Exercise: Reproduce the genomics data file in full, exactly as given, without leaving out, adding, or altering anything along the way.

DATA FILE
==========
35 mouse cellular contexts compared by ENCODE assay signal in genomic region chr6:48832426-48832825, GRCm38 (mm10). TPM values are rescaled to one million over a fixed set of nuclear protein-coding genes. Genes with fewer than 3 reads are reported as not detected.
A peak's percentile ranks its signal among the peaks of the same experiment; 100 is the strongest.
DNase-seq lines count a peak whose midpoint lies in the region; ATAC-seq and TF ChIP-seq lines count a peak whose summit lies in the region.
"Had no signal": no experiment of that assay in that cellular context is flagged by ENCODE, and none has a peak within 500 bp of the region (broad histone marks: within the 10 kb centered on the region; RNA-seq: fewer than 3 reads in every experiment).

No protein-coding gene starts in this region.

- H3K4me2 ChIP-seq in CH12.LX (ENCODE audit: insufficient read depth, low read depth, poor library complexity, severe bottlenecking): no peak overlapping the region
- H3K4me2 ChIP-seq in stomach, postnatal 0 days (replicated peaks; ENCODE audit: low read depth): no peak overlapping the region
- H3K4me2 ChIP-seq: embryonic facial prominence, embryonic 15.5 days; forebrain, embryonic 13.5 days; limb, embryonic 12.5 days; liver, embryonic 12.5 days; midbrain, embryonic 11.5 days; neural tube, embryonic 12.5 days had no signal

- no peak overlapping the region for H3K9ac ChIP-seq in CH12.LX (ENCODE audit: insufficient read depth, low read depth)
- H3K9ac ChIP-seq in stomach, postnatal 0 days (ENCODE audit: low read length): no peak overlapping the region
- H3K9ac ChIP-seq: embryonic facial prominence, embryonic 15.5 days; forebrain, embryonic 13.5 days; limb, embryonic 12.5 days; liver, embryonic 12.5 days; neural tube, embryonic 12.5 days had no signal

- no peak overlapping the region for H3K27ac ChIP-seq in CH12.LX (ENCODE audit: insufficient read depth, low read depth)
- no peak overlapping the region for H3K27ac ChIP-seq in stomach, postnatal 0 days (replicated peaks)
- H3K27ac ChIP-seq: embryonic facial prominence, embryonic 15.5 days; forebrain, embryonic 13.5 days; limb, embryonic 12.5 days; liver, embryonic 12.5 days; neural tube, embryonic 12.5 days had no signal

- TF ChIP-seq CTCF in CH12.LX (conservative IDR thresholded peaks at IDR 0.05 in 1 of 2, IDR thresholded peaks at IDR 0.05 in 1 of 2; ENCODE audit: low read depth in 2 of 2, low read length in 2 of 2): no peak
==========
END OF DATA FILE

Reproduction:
35 mouse cellular contexts compared by ENCODE assay signal in genomic region chr6:48832426-48832825, GRCm38 (mm10). TPM values are rescaled to one million over a fixed set of nuclear protein-coding genes. Genes with fewer than 3 reads are reported as not detected.
A peak's percentile ranks its signal among the peaks of the same experiment; 100 is the strongest.
DNase-seq lines count a peak whose midpoint lies in the region; ATAC-seq and TF ChIP-seq lines count a peak whose summit lies in the region.
"Had no signal": no experiment of that assay in that cellular context is flagged by ENCODE, and none has a peak within 500 bp of the region (broad histone marks: within the 10 kb centered on the region; RNA-seq: fewer than 3 reads in every experiment).

No protein-coding gene starts in this region.

- H3K4me2 ChIP-seq in CH12.LX (ENCODE audit: insufficient read depth, low read depth, poor library complexity, severe bottlenecking): no peak overlapping the region
- H3K4me2 ChIP-seq in stomach, postnatal 0 days (replicated peaks; ENCODE audit: low read depth): no peak overlapping the region
- H3K4me2 ChIP-seq: embryonic facial prominence, embryonic 15.5 days; forebrain, embryonic 13.5 days; limb, embryonic 12.5 days; liver, embryonic 12.5 days; midbrain, embryonic 11.5 days; neural tube, embryonic 12.5 days had no signal

- no peak overlapping the region for H3K9ac ChIP-seq in CH12.LX (ENCODE audit: insufficient read depth, low read depth)
- H3K9ac ChIP-seq in stomach, postnatal 0 days (ENCODE audit: low read length): no peak overlapping the region
- H3K9ac ChIP-seq: embryonic facial prominence, embryonic 15.5 days; forebrain, embryonic 13.5 days; limb, embryonic 12.5 days; liver, embryonic 12.5 days; neural tube, embryonic 12.5 days had no signal

- no peak overlapping the region for H3K27ac ChIP-seq in CH12.LX (ENCODE audit: insufficient read depth, low read depth)
- no peak overlapping the region for H3K27ac ChIP-seq in stomach, postnatal 0 days (replicated peaks)
- H3K27ac ChIP-seq: embryonic facial prominence, embryonic 15.5 days; forebrain, embryonic 13.5 days; limb, embryonic 12.5 days; liver, embryonic 12.5 days; neural tube, embryonic 12.5 days had no signal

- TF ChIP-seq CTCF in CH12.LX (conservative IDR thresholded peaks at IDR 0.05 in 1 of 2, IDR thresholded peaks at IDR 0.05 in 1 of 2; ENCODE audit: low read depth in 2 of 2, low read length in 2 of 2): no peak